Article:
The Marv Albert Rule
If you lead a semi-conscious existence, or at-least know someone who does, you may have heard of the situation going on with NBA superstar Kobe Bryant. The 24-year-old All-Star has been formally accused of committing sexual assault on a 19-year-old hotel employee. Bryant has come forth to say he had sexual relations with the woman, but did not assault her. I don’t want to bore you with the details, so I’ll end the re-cap there.
Now, Kobe Bryant is the choirboy of the NBA. In an sport where the athletes contribute more to child support and misdemeanor fines than they do to their monthly mortgage payments Kobe Bryant brags about watching his baby being born (from a woman he’s married to no less). He spends his off-seasons in Italy, and speaks the native tongue fluently. He doesn’t enjoy socializing with his teammates, who say he prefers to go home to his family after practices and games. And maybe you’ve seen his billion-dollar smile in a couple of Sprite commercials.
So is this saint of an athlete capable of committing such a serious felony? I have to admit that at first I didn’t think so. I’m not a Kobe fan, but I do respect his game and the way he allegedly carries himself. All of the strategized PR and marketing work had prematurely biased me in Kobe’s favor, but let’s face it; I don’t know Kobe from the weird guy who lives by the laundry room in my apartment building. Still, I was sure Kobe didn’t do it. It reminded me of the time when Juwan Howard was accused of sexually assaulting a woman at a party, and then had irrefutable evidence that he wasn’t at the party. Apparently someone told the woman that Howard would be there just to impress her, and she created the plan. Howard later sued the woman for defamation of character and won.
This all led to an email conversation with a friend of mine, in which I defended Bryant and accosted the young alleged victim, whom I’ve neither met, nor seen. I brought up the Howard case, and an incident when I saw a college athlete get hounded by a disturbing young woman to the extent that he had to leave a party just to get away from her. Then my friend wrote something that really struck a chord with me. It was: "One thing I’ve learned since high-school is that seemingly normal people can be really weird about sex.”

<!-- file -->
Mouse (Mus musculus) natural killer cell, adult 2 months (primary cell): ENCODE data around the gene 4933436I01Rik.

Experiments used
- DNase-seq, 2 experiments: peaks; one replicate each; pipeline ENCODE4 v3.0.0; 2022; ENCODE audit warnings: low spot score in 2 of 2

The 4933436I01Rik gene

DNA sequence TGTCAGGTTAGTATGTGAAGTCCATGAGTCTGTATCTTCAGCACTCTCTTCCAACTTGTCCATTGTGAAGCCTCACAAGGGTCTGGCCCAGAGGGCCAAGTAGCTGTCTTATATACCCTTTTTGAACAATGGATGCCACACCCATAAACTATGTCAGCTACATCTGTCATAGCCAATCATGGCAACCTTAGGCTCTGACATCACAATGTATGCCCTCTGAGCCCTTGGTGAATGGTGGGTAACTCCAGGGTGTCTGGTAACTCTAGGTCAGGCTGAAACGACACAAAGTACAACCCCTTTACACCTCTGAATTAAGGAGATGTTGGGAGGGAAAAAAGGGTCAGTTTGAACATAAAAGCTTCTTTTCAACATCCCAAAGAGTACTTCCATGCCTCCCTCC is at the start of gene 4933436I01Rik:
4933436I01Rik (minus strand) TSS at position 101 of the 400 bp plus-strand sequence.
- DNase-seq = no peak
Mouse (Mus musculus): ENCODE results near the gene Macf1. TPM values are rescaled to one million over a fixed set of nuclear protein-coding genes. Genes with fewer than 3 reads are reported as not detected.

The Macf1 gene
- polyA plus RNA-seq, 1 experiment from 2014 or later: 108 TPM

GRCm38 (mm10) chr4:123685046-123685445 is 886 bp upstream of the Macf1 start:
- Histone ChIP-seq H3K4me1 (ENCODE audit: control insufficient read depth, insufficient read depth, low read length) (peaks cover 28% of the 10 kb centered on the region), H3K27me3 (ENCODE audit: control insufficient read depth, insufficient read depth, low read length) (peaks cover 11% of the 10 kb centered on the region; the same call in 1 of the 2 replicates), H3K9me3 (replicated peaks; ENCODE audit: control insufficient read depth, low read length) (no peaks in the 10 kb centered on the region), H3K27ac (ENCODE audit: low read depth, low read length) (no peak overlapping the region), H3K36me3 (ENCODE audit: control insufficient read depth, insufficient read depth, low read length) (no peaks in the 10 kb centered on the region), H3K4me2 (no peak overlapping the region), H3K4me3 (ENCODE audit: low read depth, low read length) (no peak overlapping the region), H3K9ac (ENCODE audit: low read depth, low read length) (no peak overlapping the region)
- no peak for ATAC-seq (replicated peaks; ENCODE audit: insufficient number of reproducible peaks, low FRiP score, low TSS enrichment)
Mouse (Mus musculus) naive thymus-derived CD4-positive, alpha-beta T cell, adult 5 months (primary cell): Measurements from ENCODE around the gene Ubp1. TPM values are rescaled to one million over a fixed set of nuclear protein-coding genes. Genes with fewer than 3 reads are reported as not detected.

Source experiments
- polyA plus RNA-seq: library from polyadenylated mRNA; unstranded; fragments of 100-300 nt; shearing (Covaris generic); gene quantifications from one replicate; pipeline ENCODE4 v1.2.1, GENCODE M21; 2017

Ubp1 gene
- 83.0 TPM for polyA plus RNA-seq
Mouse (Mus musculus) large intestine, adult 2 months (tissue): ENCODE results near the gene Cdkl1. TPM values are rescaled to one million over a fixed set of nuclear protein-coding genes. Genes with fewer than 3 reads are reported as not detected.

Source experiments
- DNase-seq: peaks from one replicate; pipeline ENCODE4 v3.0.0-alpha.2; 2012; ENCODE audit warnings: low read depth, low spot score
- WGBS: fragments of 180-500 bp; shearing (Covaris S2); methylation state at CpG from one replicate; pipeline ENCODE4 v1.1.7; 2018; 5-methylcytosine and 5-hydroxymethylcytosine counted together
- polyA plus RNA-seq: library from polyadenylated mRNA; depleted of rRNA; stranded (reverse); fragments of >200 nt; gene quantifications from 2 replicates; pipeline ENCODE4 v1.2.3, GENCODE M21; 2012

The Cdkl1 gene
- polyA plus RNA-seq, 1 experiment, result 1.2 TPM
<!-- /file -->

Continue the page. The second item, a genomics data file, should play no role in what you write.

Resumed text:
Immediately after I read that I was inspired to create the "Marv Albert Rule.” Or more specifically the "If Marv Albert Can Bite A Hooker In The Ass, Then Anything Is Possible Rule.” It’s kind of like a sports figure specific Murphy’s Law.
For instance, If Marv Albert Can Bite A Hooker In The Ass, then Magic Johnson can contract HIV.
Or, If Marv Albert Can Bite A Hooker In The Ass, then Michael Jordan can have illegitimate children that he may or may not pay child support for.
How about, If Marv Albert Can Bite A Hooker In The Ass, then O.J. Simpson can brutally murder the mother of his children, AND GET AWAY WITH IT.
So I ask you, If Marv Albert Can Bite A Hooker In The Ass, then is it so hard to believe that Kobe Bryant can forcibly make a woman have sex against her will?
I’m not trying to convict Kobe. I don’t know what happened that night in Colorado. I know that Kobe had knee surgery, and I imagine he had a noticeable limp and a fair amount of pain. I know he had sex with his accuser. I know that the District Attorney said he wouldn’t file charges against Kobe unless he found significant physical evidence to back the accusation. I know the District Attorney filed charges, and therefore must have found such evidence.
That’s all I know, and that’s all anyone knows. I don’t know if he did or not, but I do know that If Marv Albert Can Bite A Hooker In The Ass, Then Anything Is Possible.